Geopolitical, trade tensions fuel Singapore’s safe haven status

Banks report brisk second quarter despite country's economic slowdown as wealth management business helps drive growth

With no end in sight to the ongoing social unrest in Hong Kong, Trump intransigence in the US-China trade talks, and the UK heading for a Boris Johnson-led no deal Brexit, more assets could find their way to Southeast Asia’s wealth management hub.

For the second quarter of this year, Singapore's economy put in a lackluster performance, raising fears that the trio of local lenders will face a challenging business environment in the second half of the year. But the robust wealth management segment looks set to withstand the turbulence.

Singaporean banks DBS, OCBC and UOB topped analysts’ estimates following their respective second quarter results. Despite the domestic slowdown, all three claim that their earnings diversity and strong capital resources will bolster them for the challenges ahead.

DBS group reported a net profit of S$1.6 billion (US$1.16 billion) for the three-month period up to June 30, a lift of 17% compared to S$1.37 billion for the same period a year earlier.

DBS’ consumer banking and wealth management’s first-half total income rose 15% from a year ago to a new high of S$3.17 billion.

Income for the wealth management customer segment rose 17% to a new high of S$1.56 billion while assets under management expanded 8% to S$234 billion.

DBS calculates its wealth figures by including the mass affluent offering known as Treasures, together with its high net worth and ultra-high net worth Treasures Private Client and Private Bank business units.

OCBC reported a 6% rise in net profit after tax to a new high of S$2.45 billion for the first half of 2019.

For the second quarter ended June 30, net profit increased 1% to S$1.22 billion from S$1.21 billion for the same period a year ago.

The group’s overall income from wealth management activities, comprising income from insurance, private banking, asset management, stockbroking and other wealth management products, rose 12% to S$1.67 billion, from S$1.49 billion a year ago.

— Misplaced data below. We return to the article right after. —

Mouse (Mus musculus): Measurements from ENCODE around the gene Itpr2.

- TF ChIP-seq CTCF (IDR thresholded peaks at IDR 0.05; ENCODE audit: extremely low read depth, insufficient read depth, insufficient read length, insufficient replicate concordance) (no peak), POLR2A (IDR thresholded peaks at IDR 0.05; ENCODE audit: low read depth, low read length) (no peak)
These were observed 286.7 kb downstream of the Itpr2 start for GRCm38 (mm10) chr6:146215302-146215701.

The wealth management franchise contributed 32% to the group’s total income compared with 31% in the first half of 2018.

Assets under management at Bank of Singapore increased 9% year-on-year, underpinned by continued net new money inflows, to a new high of US$111 billion (S$151 billion) as of June 30.

The smallest of the three banks UOB posted an 8 percent year-on-year growth in net profit of S$1.17 billion for its second quarter.

UOB does not provide a detailed breakdown specific to its wealth management unit including it instead under the umbrella of its group retail unit.

According to the bank group, retail registered 7% income growth to S$2.07 billion. Income from high affluent customers increased 9% year-on-year. While assets under management of this segment expanded by 9% to S$118 billion, of which close to 60% was from overseas customers across UOB’s network of wealth management centres in Southeast Asia.

Yet while assets under management are swelling, revenues are not expected to necessarily track them as wealthy clients adopt a wait-and-see posture or hunker down until geopolitical issues abate. And that is unlikely to be a short-term position.

However, building bigger asset bases is a positive for the “local” banks and Singapore as a wealth hub servicing wealthy clients. The buildup may be coming at a price to the larger international banks or the smaller boutique private banks.  

Conversely of course, international wealth managers who can book assets in several global finance hubs are also potential beneficiaries of the anxiety now hanging over Hong Kong.     

However, all three CEOs of Singapore’s banks have stated publicly that they have yet to see strong evidence of an upsurge of inflows of capital from Hong Kong.

While their domestic business matures, all three Singapore banks have used the past couple of years to diversify their wealth management catchment area.

Addressing the media in Singapore last week, OCBC chief Samuel Tsien emphasized that the Bank of Singapore, OCBC’s private banking arm, is now a fully-fledged international wealth management business and not purely an Asian-focused business. 

In April this year, his bank launched a Luxembourg-based wealth management subsidiary and a London branch aimed at ultra-high net worth individuals in Europe. This followed an expansion of its operations in the Middle East.

Tsien also said that with the bank in a strong cash position, any business opportunities that matched the bank’s aims in core business and core countries would be considered.

Bank of Singapore was formed after OCBC snapped up ING’s Asian Private Banking business in 2009 for US$1.5 billion.

In 2016 Bank of Singapore acquired the Asian business units of Barclays Wealth and has continued to grow its international coverage.

Likewise the city state’s largest lender DBS, while emphasizing organic growth is its preference, has bulked up on assets through acquiring international wealth units.

In 2014, DBS bought the Asian private banking business of Societe Generale in Singapore and Hong Kong, as well as selected parts of its trust business.

This was followed by the acquisition of ANZ’s wealth management and retail banking business in five markets in Singapore, Hong Kong, mainland China, Taiwan and Indonesia in 2018.

UOB meanwhile has adopted a different strategy from its counterparts for its wealth management push, preferring to go for organic regional growth.

The bank, which is also calculating on more growth from its ASEAN markets, is utilizing its SME and commercial banking units to cross-sell investment products to existing customers.   


8 Aug 2019

Share this article